"Web 2.0" Patterns
This article tries to define what these "new Web 2.0" applications distinguish from the Web-applications we have seen the years before. The article covers the "Web as Platform", new concepts of web-services and applications as well as the social phenomenons emerging around these new services.
Besides the fact, that new technologies like Ajax, Flash, OpenLaszlo, Rails and the like push the development of new and rich Web-Interfaces (which is an SE topic itself), the most interesting aspect for me at the moment, is the discussion of the "End of the Software Release Cycle". Particularly the second assumption: "Users must be treated as co-developers" is (from my point of view) the most relevant and stunning new phenomenon in the new "Web 2.0" and "E-Commerce" concepts.
In and Out
- reporting bugs
- helping new users in the mailing list
- providing information in the project Wiki
- writing tutorials
- Amazon partly builds upon the workforce of users commenting books, CDs and so on: these comments are actually for free (from the perspective of Amazon), and the customers are providing work that was until now paid for.
- Flickr builds also upon the idea, that users tag pictures, hence they provide the necessary information for the company to build efficient categories and search functionality.
- Even if customers do not provide active work, their sheer activity on the website is used: for example Amazon evaluates the click streams and buying behaviour and creates additional functionality for their website: "What do customers ultimately buy after viewing this item?"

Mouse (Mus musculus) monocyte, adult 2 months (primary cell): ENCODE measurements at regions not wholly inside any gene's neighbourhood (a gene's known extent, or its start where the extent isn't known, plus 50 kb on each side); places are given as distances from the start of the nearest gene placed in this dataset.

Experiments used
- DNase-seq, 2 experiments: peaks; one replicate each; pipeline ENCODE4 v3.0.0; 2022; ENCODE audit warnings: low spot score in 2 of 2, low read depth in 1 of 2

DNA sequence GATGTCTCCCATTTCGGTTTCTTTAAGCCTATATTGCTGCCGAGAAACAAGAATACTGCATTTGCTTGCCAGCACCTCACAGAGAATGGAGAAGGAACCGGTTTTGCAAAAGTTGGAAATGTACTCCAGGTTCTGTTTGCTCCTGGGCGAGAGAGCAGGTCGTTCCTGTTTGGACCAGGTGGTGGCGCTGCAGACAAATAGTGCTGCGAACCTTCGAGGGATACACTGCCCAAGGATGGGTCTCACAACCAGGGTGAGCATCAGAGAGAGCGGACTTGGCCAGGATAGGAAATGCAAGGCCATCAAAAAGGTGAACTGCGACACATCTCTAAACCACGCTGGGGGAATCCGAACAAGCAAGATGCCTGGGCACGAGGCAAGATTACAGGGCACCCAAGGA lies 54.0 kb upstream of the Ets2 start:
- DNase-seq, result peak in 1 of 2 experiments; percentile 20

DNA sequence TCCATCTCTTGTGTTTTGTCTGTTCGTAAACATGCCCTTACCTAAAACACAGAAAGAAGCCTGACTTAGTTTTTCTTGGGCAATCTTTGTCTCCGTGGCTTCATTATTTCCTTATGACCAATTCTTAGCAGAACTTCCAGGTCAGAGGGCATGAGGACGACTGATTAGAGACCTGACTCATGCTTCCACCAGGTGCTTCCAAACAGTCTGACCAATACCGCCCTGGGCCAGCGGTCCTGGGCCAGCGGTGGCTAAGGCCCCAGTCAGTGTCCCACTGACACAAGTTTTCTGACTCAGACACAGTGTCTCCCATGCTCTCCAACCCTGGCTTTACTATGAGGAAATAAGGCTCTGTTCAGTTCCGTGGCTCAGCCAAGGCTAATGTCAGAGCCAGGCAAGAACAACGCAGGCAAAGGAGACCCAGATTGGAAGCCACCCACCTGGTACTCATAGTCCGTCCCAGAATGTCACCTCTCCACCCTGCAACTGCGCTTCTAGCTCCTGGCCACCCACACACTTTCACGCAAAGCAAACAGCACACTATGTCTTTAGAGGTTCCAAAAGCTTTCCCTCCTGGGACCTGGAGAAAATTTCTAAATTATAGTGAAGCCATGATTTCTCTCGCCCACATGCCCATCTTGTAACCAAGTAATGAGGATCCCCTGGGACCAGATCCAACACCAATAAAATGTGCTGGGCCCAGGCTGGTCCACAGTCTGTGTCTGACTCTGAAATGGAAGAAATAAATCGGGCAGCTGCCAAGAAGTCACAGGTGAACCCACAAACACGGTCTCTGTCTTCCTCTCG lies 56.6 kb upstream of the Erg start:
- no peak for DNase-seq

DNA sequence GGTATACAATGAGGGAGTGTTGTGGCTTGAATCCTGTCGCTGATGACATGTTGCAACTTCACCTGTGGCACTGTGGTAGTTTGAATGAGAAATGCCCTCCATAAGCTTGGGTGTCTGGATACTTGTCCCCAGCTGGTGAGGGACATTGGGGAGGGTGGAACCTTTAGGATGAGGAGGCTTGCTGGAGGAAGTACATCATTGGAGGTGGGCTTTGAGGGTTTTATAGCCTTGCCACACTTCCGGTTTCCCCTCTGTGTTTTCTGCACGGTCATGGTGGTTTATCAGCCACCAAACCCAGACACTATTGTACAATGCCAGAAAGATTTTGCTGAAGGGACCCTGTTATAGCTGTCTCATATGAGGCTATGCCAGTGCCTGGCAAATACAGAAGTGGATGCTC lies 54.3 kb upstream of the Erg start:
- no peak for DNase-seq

- Google evaluates Websites and searches from users; analyses the work web-authors do, for example by making references to other pages. This information is a core necessity for their page-ranking algorithm. The data comes from customers.
- Google provides a fundamental Maps framework; in the future the rich Map-applications will be provided by "customers"
Similar concepts can be seen in online gaming: "monolythic" games will be, in my opinion, replaced by platforms where users very actively will contribute their designed landscapes, characters, weapons, and so on.
This trend will pose significant changes on companies and developers who still stick to old software engineering paradigms.
This will more and more effect the relationship between customers and producers, the way sotware is developed and eventually the relationship between companies and their employees.